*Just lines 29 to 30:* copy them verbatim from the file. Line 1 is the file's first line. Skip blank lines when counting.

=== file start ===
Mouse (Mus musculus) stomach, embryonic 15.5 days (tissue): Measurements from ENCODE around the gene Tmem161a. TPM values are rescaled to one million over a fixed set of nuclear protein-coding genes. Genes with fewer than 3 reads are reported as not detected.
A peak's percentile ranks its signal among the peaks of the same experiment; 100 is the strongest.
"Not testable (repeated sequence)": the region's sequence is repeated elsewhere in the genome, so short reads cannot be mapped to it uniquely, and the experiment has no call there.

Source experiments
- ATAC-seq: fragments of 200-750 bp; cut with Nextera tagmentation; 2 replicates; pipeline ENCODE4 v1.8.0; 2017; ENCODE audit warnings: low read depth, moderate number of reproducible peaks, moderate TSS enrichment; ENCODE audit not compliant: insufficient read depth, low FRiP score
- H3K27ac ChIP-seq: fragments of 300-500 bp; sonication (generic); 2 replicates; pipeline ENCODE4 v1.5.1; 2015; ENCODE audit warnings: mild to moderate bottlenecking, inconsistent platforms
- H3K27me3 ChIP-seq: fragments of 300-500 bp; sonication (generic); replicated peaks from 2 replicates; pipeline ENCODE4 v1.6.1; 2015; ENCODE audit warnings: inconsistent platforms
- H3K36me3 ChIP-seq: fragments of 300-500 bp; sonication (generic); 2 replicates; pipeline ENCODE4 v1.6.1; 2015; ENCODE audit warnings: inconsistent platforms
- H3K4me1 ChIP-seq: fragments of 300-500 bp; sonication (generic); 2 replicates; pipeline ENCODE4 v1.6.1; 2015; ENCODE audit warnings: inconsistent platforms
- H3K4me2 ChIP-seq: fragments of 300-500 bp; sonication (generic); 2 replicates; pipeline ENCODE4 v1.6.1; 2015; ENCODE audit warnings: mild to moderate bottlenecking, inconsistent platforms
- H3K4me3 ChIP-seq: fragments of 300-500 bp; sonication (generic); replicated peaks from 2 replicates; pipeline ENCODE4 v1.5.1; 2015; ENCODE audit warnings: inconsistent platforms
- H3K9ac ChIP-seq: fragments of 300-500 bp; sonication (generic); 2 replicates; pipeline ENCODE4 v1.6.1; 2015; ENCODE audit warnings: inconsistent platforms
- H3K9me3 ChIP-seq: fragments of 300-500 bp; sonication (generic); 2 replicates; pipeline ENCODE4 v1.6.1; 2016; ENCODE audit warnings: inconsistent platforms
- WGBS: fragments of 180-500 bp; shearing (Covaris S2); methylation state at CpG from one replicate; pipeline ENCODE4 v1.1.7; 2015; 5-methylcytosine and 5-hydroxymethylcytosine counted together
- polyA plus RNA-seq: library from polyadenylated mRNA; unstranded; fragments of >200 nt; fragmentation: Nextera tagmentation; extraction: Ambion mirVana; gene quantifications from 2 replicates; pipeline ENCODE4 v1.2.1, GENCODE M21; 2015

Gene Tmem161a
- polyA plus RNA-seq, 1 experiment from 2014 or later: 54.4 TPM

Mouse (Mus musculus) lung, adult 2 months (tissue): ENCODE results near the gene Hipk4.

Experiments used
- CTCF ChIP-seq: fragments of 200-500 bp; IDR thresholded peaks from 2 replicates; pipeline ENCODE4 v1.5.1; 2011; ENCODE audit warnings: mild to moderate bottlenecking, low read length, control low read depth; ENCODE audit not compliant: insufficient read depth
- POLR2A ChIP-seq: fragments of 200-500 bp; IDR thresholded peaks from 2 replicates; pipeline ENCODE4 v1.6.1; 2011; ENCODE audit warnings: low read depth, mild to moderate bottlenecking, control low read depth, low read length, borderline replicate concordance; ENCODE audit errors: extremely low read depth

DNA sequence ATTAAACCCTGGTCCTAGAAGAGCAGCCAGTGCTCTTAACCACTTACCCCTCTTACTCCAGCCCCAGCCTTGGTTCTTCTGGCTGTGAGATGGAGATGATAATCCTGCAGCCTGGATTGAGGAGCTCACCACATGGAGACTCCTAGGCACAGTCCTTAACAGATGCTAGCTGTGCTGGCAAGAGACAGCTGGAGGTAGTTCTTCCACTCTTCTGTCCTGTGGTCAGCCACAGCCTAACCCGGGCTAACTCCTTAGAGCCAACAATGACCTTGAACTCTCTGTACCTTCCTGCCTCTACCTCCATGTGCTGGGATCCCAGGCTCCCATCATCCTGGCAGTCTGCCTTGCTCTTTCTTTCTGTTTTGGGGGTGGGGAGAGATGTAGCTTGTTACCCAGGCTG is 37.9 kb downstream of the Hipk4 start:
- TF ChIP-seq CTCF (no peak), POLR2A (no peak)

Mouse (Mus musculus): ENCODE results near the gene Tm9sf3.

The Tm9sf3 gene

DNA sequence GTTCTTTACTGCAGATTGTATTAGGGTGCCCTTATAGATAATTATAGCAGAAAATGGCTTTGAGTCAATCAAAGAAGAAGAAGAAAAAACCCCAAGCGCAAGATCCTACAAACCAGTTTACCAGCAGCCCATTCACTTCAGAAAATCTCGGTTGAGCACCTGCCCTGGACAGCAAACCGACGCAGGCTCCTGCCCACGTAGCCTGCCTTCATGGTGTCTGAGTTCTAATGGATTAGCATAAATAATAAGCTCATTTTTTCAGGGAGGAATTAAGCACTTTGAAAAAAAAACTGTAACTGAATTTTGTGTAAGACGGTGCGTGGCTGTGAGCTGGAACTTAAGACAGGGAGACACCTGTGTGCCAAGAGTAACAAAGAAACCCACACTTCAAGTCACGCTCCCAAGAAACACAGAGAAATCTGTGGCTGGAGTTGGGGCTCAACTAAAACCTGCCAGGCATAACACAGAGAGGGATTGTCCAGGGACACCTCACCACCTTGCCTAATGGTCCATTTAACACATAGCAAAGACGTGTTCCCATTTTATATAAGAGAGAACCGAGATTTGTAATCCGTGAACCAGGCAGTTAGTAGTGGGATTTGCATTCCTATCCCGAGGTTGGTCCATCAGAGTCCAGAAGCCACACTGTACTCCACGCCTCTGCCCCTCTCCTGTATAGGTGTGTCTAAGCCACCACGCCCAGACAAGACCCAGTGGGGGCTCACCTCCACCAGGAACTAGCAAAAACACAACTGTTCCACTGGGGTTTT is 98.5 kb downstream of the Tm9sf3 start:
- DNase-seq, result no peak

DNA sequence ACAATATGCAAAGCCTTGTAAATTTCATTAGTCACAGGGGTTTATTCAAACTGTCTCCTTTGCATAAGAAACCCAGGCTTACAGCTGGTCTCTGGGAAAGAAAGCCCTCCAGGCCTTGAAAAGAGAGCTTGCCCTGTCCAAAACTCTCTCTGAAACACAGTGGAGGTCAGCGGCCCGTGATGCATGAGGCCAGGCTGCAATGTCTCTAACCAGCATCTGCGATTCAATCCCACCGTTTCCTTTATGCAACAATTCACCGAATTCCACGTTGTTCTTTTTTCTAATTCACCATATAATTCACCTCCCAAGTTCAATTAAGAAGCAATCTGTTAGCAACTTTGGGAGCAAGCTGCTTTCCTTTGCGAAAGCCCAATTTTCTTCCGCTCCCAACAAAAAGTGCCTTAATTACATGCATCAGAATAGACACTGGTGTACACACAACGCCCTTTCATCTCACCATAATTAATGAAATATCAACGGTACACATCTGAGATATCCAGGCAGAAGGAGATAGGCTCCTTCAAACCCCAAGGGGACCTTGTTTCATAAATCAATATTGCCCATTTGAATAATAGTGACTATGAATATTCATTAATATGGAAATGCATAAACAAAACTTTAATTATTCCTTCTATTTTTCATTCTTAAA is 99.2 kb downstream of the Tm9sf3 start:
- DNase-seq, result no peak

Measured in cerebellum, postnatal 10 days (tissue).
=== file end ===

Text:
- DNase-seq, result no peak

Measured in cerebellum, postnatal 10 days (tissue).